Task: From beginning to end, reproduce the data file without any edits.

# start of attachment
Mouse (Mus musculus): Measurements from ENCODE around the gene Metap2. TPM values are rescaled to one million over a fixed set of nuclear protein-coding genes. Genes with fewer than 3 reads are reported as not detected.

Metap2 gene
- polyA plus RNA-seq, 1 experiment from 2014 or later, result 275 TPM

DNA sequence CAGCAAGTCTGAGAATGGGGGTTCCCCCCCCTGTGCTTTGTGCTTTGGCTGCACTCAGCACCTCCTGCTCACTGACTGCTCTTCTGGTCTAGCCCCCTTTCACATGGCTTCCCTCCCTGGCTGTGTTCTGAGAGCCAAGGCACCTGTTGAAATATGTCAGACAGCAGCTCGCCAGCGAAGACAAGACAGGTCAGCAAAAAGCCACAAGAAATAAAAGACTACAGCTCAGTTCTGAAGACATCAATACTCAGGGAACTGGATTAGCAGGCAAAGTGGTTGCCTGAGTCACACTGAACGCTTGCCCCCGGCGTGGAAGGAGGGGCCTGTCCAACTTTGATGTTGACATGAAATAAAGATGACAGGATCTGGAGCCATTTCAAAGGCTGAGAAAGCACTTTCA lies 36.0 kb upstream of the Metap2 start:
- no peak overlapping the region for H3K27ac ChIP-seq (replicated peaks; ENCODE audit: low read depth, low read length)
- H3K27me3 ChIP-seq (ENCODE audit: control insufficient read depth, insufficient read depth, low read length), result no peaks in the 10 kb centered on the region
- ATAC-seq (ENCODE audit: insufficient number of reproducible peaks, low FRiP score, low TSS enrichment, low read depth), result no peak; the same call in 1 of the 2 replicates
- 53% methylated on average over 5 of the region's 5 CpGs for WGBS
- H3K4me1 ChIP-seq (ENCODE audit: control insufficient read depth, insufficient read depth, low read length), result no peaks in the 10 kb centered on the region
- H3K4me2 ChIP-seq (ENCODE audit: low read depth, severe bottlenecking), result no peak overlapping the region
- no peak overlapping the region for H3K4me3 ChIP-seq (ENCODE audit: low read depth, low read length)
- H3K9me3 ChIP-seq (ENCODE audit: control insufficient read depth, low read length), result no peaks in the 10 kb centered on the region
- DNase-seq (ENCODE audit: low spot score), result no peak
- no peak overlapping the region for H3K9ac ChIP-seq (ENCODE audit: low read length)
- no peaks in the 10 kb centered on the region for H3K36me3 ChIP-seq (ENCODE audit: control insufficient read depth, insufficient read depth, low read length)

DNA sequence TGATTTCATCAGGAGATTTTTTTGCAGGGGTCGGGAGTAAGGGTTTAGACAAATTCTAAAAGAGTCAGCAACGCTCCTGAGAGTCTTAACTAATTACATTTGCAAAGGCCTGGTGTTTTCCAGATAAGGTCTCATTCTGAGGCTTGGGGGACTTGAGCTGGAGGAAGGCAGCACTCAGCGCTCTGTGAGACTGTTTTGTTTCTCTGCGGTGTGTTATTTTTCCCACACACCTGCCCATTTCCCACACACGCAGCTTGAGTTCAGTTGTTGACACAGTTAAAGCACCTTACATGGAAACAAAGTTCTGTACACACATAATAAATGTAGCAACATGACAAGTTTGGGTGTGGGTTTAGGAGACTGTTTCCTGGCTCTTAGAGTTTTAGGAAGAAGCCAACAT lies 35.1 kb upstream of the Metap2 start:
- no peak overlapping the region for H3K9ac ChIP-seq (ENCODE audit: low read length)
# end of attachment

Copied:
Mouse (Mus musculus): Measurements from ENCODE around the gene Metap2. TPM values are rescaled to one million over a fixed set of nuclear protein-coding genes. Genes with fewer than 3 reads are reported as not detected.

Metap2 gene
- polyA plus RNA-seq, 1 experiment from 2014 or later, result 275 TPM

DNA sequence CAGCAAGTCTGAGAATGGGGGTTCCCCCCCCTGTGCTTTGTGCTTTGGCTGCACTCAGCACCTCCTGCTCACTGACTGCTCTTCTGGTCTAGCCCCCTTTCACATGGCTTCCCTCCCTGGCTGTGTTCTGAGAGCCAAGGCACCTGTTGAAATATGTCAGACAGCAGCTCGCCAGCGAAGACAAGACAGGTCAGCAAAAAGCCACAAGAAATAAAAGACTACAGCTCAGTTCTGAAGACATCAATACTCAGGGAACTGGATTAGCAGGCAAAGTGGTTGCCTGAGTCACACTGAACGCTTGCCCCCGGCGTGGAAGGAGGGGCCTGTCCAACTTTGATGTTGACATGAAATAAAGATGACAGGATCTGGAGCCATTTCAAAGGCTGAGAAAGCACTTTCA lies 36.0 kb upstream of the Metap2 start:
- no peak overlapping the region for H3K27ac ChIP-seq (replicated peaks; ENCODE audit: low read depth, low read length)
- H3K27me3 ChIP-seq (ENCODE audit: control insufficient read depth, insufficient read depth, low read length), result no peaks in the 10 kb centered on the region
- ATAC-seq (ENCODE audit: insufficient number of reproducible peaks, low FRiP score, low TSS enrichment, low read depth), result no peak; the same call in 1 of the 2 replicates
- 53% methylated on average over 5 of the region's 5 CpGs for WGBS
- H3K4me1 ChIP-seq (ENCODE audit: control insufficient read depth, insufficient read depth, low read length), result no peaks in the 10 kb centered on the region
- H3K4me2 ChIP-seq (ENCODE audit: low read depth, severe bottlenecking), result no peak overlapping the region
- no peak overlapping the region for H3K4me3 ChIP-seq (ENCODE audit: low read depth, low read length)
- H3K9me3 ChIP-seq (ENCODE audit: control insufficient read depth, low read length), result no peaks in the 10 kb centered on the region
- DNase-seq (ENCODE audit: low spot score), result no peak
- no peak overlapping the region for H3K9ac ChIP-seq (ENCODE audit: low read length)
- no peaks in the 10 kb centered on the region for H3K36me3 ChIP-seq (ENCODE audit: control insufficient read depth, insufficient read depth, low read length)

DNA sequence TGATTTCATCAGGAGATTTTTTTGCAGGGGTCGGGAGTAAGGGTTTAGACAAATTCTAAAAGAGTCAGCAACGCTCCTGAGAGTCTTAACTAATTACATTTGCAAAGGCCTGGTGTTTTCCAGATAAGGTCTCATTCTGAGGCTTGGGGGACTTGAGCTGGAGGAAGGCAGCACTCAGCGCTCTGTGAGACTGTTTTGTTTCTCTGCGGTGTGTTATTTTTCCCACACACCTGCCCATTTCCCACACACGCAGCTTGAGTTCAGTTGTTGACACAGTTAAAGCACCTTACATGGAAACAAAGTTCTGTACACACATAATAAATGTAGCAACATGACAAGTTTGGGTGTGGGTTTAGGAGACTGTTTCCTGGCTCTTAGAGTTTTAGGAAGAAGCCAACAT lies 35.1 kb upstream of the Metap2 start:
- no peak overlapping the region for H3K9ac ChIP-seq (ENCODE audit: low read length)